Performing a Better Code Review

Sunny Sharma
Software Development Manager

David Cross
Data Analyst

A Code Box with a checkmark

Performing a Better Code Review is the last of a larger 3-part series on Code Reviews. Now that we have gone over the “Importance of Code Reviews” and the “4 Different types of Code Reviews“, we help you perform a better code review. In this blog we discuss how to:

Being a Better Code Reviewer

To increase your Reviewer’s effectiveness, adopt the following:

  • Review no more that 400-500 Lines of Code at a time (4).
  • Review no more than 60 minutes at a time.
  • CR should be executed daily, and ideally at the same time of day.
  • Use checklists. Ex: Are all requirements met? Is the code unit tested?
    Are there security vulnerabilities?
  • Encourage asking questions about the code to the Author, instead of making statements.
  • Provide suggestions with your comments
  • Use Visual aids
  • Accept that there are different solutions to a problem.
  • It is acceptable to say that everything looks good and move on.
  • Objectively review the code, not the Author.

Use praise for good code. According to April, a reviewer should always keep this in mind: “Always ask yourself if your feedback is true, necessary and kind” April Wensel

Being a Better Code Author

As a code author, it is easy to get emotionally invested in your code. Keep these in mind to be more objective while doing CRs:

  • The code is not you. Detach yourself from your code and remember that the Reviewer is offering constructive criticism of the code and not yourself.
  • Be humble. Remember that you are both on the same side and want to achieve the same goal of well-written, concise, and error-free code.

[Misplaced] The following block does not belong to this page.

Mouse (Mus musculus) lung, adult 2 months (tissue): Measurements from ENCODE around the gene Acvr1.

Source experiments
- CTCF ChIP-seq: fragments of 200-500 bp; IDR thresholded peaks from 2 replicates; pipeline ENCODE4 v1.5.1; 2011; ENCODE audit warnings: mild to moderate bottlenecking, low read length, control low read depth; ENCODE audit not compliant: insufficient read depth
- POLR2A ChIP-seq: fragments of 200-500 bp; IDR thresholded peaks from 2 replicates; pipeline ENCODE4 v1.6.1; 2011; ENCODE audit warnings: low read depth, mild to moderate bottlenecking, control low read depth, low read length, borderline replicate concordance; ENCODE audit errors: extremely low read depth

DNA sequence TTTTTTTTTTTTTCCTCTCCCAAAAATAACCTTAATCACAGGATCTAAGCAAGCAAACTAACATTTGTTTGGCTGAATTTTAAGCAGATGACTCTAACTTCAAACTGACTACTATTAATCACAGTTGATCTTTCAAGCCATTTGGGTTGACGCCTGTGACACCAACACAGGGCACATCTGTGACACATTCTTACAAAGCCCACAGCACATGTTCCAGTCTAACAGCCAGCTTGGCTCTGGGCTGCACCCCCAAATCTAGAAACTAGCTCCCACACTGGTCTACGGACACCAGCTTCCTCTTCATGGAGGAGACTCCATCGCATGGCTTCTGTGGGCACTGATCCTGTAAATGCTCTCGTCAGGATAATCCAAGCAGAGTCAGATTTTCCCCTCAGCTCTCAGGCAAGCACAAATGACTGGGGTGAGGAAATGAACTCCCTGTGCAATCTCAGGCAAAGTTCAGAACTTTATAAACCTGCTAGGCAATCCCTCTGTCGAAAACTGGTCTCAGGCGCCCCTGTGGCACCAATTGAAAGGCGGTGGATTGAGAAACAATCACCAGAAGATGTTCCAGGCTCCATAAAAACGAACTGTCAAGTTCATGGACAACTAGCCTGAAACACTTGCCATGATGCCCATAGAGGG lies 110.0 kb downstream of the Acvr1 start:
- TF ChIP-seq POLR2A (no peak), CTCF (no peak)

• Provide visual evidence of changes with screen prints and sample output. This is particularly the case when you have made UI changes. This can be in the form of before and after screen prints, or output examples. You are saving Reviewer time, and possible aggravation, if they do not have to execute an application to see what the changes are.
  • Be the first reviewer: Be your own critic. Before asking other to review, review your code by yourself.
  • Provide annotation for important changes.
  • Provide a concise title with a Tracking/Reference number
  • Describe the reason (the why) for the code change

Creating Code Review Governance

After your team has decided on a review type, we recommend you follow these guidelines to make your Code Reviews more effective. Here are the steps we took to creating our Code Review Governance.

Team Code Charter

Develop a Team Code Charter that utilizes quantified methods. For example, your charter might include the following Tenets:

  • Demand that code be developed iteratively. This enables early feedback and promotes a continuous testing and integration cycle.
  • Manage the requirements and realize that these are dynamic and constantly changing.

Best Practices

Develop and follow proven Best Practices with rules like the following.

  • Agreed upon naming conventions for variables, modules, and APIs, etc.
  • Indentation rules/style
  • Header information – comments


Compartmentalization of the code allows your team to find even the smallest details. It also prevents the Reviewer from becoming overwhelmed.

  • Break down code into components. This allows tasks to be divided up between team members.